Striking French rail workers have clashed with riot police in Paris after holding a demonstration against pension changes despite Emmanuel Macron’s call for a Christmas truce.
Hundreds of trade unionists and strikers gathered on Monday morning outside Gare de Lyon, which is used by large numbers of passengers travelling south for the holidays or to ski resorts near the Alps, and where many services have been cancelled.
Some strikers made speeches denouncing the government’s proposed changes to the pension system and vowed to continue their stoppages into Christmas and the new year.
Protesters let off flares and fireworks, and smoke drifted down into the station concourse. Riot police with helmets and shields were positioned at ticket barriers.
The nationwide transport strikes have been going on for 19 days, causing what the state rail operator SNCF called “ongoing severe disruption” to services.
A majority of trade unions and grassroots rail workers ignored the French president’s plea for a Christmas pause as passengers queued at ticket offices to find seats on the few trains running. Some train routes were cut short and some services were replaced by coaches.
About 48% of ticket holders had their high-speed and intercity services cancelled on 23 and 24 December, leaving many to scramble for car-share schemes or last-minute vehicle hire.
Severe disruption continued on the Paris métro and local trains in the region around the capital. Large crowds gathering at Gare du Nord for the reduced trains to the suburbs.
Some passengers trying to reach airports near Paris complained that taxis were hard to find and certain drivers were charging higher than usual prices – exceeding the standard flat fee – because the traffic jams on the Paris ring road were so long. Others expressed concerns about how they would return at the end of the Christmas holidays, with strikes due to continue into January.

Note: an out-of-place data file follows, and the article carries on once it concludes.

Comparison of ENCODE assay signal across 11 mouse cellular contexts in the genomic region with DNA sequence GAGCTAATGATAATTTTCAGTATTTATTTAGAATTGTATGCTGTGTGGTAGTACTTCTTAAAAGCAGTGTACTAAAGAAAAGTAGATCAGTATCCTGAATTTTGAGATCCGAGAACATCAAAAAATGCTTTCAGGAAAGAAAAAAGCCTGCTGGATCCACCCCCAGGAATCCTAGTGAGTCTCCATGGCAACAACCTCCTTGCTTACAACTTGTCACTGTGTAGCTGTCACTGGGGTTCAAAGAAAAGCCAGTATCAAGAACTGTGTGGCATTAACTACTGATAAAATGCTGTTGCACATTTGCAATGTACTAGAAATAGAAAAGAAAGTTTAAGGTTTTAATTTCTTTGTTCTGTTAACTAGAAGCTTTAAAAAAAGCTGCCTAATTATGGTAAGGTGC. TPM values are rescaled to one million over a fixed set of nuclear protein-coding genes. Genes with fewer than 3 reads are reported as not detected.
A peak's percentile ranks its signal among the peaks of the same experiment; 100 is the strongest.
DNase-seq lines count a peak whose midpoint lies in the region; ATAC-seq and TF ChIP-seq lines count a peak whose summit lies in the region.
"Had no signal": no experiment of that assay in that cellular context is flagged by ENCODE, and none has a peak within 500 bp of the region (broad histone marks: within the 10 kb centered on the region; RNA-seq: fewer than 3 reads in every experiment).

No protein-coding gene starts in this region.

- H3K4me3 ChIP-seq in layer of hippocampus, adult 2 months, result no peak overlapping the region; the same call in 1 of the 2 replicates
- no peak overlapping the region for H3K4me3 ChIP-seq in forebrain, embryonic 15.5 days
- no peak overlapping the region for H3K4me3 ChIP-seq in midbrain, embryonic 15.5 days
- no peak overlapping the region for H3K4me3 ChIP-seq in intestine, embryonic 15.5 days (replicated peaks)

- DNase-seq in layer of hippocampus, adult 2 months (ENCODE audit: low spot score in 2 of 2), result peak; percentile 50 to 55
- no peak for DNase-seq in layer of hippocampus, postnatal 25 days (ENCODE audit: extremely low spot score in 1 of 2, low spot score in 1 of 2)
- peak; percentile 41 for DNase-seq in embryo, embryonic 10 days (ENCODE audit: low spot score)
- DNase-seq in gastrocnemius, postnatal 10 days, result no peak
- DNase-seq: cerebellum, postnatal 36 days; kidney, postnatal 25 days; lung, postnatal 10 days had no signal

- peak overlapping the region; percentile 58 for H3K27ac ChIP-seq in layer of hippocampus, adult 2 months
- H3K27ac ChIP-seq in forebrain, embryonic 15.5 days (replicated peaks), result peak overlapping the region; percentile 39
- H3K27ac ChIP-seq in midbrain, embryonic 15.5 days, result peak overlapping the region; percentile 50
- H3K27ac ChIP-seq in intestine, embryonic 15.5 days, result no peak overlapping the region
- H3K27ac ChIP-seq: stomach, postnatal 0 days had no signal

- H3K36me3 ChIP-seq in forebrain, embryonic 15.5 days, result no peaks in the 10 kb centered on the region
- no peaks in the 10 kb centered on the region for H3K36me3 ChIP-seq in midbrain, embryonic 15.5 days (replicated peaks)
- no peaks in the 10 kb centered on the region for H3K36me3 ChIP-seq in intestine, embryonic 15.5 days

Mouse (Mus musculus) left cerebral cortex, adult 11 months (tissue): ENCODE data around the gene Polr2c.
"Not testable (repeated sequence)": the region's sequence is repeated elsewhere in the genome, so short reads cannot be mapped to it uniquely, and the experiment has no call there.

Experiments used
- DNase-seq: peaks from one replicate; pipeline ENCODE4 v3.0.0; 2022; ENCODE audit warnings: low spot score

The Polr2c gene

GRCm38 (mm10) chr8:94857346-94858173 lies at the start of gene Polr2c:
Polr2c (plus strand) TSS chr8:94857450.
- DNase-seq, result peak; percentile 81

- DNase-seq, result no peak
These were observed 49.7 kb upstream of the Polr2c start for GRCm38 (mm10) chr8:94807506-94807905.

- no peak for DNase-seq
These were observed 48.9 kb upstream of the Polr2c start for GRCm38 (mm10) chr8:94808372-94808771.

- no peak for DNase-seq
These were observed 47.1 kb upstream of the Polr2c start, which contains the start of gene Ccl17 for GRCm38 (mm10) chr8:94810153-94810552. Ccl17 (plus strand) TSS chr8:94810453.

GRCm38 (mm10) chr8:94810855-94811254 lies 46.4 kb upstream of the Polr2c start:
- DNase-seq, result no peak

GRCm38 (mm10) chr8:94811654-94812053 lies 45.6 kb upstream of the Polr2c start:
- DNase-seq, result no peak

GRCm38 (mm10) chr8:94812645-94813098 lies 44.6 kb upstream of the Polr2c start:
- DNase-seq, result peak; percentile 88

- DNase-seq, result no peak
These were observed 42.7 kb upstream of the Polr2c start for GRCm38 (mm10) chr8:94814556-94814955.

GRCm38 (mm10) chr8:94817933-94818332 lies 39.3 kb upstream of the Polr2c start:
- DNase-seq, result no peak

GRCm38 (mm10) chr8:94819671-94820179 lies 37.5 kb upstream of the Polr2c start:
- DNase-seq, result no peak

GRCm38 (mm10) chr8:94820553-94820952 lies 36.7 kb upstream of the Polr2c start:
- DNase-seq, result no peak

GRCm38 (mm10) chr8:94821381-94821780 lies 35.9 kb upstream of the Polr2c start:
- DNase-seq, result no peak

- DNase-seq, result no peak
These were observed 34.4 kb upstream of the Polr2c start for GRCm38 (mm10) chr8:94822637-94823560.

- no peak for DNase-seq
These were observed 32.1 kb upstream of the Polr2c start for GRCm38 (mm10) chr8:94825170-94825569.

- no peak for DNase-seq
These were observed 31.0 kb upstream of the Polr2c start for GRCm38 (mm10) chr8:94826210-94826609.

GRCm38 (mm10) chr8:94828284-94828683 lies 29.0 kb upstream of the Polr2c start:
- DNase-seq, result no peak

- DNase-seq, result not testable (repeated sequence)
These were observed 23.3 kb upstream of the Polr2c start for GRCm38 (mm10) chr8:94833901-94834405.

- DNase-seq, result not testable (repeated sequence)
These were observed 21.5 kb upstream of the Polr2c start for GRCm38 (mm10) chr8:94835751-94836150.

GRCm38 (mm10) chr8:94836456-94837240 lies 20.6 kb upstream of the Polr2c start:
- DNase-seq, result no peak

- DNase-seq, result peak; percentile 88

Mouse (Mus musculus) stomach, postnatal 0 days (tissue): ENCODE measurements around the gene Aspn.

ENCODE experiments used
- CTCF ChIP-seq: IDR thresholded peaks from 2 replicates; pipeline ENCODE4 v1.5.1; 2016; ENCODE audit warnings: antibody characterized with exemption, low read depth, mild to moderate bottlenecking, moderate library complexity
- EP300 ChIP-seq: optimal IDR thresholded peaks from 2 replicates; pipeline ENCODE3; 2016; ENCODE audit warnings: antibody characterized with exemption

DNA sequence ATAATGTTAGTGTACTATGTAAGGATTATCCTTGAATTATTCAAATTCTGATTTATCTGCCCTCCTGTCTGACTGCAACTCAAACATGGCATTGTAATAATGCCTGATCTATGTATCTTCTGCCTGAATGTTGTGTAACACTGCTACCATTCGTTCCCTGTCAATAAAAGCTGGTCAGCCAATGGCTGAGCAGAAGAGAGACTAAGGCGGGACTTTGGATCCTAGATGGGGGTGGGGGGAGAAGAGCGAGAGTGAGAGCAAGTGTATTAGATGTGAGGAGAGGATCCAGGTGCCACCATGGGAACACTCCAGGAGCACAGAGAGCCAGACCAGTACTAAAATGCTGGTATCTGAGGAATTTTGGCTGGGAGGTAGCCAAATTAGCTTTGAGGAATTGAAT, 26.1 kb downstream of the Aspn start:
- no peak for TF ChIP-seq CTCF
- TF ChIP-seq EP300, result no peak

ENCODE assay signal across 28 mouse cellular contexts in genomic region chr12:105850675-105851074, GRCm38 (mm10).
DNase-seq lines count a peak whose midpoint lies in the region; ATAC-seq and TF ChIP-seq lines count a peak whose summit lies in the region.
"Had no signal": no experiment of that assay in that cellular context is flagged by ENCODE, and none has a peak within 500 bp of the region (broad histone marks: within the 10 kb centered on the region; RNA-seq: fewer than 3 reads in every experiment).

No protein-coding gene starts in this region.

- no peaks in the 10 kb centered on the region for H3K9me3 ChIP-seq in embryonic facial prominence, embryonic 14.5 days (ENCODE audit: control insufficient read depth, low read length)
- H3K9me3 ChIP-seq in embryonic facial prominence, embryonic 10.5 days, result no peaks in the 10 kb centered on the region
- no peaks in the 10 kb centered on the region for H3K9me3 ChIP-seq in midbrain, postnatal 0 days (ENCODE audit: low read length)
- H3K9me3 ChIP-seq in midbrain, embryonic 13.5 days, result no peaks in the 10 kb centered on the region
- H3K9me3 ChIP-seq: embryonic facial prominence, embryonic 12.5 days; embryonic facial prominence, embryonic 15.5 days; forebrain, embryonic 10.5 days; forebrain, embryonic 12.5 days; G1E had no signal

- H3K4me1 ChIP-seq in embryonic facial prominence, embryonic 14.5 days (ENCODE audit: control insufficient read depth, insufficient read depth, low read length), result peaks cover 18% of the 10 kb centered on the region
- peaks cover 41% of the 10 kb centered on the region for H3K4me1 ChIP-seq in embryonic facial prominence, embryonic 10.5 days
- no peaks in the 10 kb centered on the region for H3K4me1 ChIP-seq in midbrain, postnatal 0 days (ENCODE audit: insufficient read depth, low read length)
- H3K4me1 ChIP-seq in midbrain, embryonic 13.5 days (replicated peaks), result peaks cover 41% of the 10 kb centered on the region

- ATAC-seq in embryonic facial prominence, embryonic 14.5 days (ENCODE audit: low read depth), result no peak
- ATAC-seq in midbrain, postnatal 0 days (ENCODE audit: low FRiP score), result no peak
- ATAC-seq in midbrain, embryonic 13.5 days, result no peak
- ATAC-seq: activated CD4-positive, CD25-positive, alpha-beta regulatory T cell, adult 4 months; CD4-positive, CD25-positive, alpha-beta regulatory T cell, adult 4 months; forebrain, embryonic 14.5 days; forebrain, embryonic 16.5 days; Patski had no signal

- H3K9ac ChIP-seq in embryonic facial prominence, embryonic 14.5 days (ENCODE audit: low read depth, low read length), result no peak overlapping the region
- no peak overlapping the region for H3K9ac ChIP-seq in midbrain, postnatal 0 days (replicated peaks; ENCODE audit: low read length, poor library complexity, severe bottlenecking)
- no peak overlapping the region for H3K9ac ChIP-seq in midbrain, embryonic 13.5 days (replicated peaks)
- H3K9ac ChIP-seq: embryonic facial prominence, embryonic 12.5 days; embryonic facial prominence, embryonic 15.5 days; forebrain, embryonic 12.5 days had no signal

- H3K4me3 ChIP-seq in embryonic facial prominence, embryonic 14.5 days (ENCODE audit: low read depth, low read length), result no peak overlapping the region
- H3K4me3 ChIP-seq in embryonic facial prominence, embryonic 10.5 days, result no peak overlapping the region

Meanwhile, a production shutdown was under way at Lavera oil refinery in southern France, which processes 210,000 barrels per day, after workers represented by the CGT union voted to stop output as part of the protests over pension changes.
CGT union workers also voted to halt production at Total’s Grandpuits refinery. Emmanuel Lepine, the secretary general of the CGT’s oil branch, told France Info radio that CGT workers at other refineries in France could also vote to halt production.
“We gave an ultimatum to the government, it didn’t listen, so we’re doing exactly what we promised,” Lepine said. “What we are demanding is the withdrawal of the reform.”
State officials have begun preparing for another round of union negotiations in the coming weeks before a further national day of protests on 9 January.
The government has insisted it will push ahead with attempts to unify the French pension system, arguing that removing 42 “special” regimes for sectors ranging from rail and energy workers to lawyers and Opéra de Paris staff is crucial to keep the system financially viable as the population ages.
While some unions support a single system, almost all reject any age-related changes. Unions are angry at government plans to introduce a “pivot age” – keeping the legal retirement age at 62 but insisting on an additional two years of work to receive a full pension.